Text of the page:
Steve Bartel and Evie Leon independently receive a clear call of God to minister among the “gamines” (street children) in Colombia. They married in 1974.
While on a short term missions trip to Colombia, Steve and Evie share their vision at the Youth With A Mission (YWAM) base in Bogotá.
The YWAM Bogotá leadership council senses from the Lord that a ministry among the street children should be initiated. Steve and Evie are invited to lead the ministry but are not released by the Lord to come. Lizbeth Buriticá begins the ministry with an intercession group composed of eight Christian women.
The prayer phase leads the group to investigate the needs and existing programs for street children. Weekly visits to the street people are begun, and the Gospel is presented to them.
Steve and Evie arrive. The group of Christians is now consistently evangelizing about eighty street people at Bogotá’s National Park on a weekly basis.
The street children’s ministry team is joined by Venetia Rumbold, founder of Project Restoration. In joint ministry the evangelization of the squatter communities above the YWAM center is begun. A small house is built for a family, and three local churches result. Street Children’s Ministry officially receives its first child in residence. Police harassment forces the street meetings indoors. A house is rented in the center city for The Other Way phase. A farm for the Restored Heritage rural phase is purchased in the neighboring village of La Calera, fifteen minutes from the outskirts of Bogotá.
Star of Hope, a Swedish charity, gives the ministry two houses. One, close to the city center, becomes the home for the transition phase The Oasis. The other is too far away to be practical, and is loaned for several years to another ministry amongst drug addicted prostitutes. The first house at The Restored Heritage is completed.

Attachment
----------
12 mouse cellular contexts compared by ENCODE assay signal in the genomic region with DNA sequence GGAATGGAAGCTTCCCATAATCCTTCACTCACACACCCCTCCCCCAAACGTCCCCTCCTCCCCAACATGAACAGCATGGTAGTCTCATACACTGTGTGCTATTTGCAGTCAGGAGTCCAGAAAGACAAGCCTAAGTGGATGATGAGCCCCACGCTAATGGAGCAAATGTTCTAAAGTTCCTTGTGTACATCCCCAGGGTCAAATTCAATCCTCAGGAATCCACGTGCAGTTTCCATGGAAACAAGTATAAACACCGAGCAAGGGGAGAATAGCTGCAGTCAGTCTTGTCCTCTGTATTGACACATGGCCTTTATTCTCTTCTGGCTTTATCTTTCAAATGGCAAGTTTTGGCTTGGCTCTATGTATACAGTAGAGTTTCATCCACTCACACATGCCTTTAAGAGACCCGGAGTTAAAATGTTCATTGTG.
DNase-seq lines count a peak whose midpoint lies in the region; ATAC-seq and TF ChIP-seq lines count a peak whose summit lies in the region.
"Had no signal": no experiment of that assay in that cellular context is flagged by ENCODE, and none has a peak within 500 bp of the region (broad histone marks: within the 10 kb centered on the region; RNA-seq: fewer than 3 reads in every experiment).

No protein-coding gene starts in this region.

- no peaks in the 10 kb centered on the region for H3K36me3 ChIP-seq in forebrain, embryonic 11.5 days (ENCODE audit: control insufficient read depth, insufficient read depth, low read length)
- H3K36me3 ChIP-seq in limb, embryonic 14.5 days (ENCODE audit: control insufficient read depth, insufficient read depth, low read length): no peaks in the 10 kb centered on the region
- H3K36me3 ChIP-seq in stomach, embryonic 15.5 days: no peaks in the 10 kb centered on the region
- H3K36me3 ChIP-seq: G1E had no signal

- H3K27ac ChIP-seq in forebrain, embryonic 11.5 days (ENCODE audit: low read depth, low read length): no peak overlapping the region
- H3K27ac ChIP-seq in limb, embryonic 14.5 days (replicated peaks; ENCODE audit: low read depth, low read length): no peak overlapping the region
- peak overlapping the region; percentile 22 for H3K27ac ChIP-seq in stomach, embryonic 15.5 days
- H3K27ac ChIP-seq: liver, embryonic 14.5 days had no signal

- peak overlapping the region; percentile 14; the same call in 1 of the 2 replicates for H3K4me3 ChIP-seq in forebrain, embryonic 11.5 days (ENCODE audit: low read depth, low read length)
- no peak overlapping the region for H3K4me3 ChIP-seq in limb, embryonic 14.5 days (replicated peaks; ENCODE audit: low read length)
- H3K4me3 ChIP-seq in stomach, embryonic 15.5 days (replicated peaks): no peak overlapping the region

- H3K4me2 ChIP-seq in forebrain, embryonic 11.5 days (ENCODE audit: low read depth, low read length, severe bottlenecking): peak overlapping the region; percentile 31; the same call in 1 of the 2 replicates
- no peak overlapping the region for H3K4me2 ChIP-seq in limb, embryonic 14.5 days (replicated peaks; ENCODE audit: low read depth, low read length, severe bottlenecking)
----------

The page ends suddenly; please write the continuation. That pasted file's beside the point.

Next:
Star of Hope and the Swedish International Development Agency buy the house for The Other Way.
An alternative school for street children who are rejected by normal community schools is begun with two students in attendance. A second house at The Restored Heritage is completed. A larger house near the center city is rented for The Oasis transition phase. The first formal street children’s ministry training school is held with six students. Work with a local church is started to reach a at risk group of families near the center of the city. Several of our children are legally adopted by staff families, kicking off our emphasis on finding permanent Christian families for children who are legally declared abandoned.
The two houses donated by Star of Hope are sold to buy the current house for the school, which by now has twenty five students and is called “Escuela Luz y Vida.” (Light and Life School). All phases continue to grow and some of the staff leave to open similar ministries in the cities of Cartagena, Medellín, and Cali. More Latin American workers came to join the ministry, especially at the Light and Life school
Due to high costs of rent and the need for specialized staff, and no place to house new children long term, The Oasis phase closes. All of the children are moved to the Restored Heritage. Light and Life is reaching its peak at fifty students. A general remodeling of the house begins. Stronger ties are made with other ministries to meet the needs of children who are outside of our work parameters or because of lack of room in our program.
The YWAM work amongst the street community called El Cartucho grows rapidly under the direction of Julian Pereira. A third house for long term re-parenting at the “Heritage” is begun. Due to security problems in the country, foreign volunteer building teams cancel their visits. The construction is on hold. VIVA network is established in Colombia under the leadership of Carlos and Nancy Bernal, with YWAM being on the founding board. The Continued Education program is started through the Light and Life School. Colombian sponsorships of our children begins through the Foursquare Church.
A second formal training school of 40 hours duration over three weeks is held in Bogotá, is open to non YWAM personnel, and blesses many other ministries who are also working with children at risk. One hundred sixty people attend. Of those, forty attend an expanded program totaling 100 hours of instruction. We receive a donation for a new bus to transport children and staff.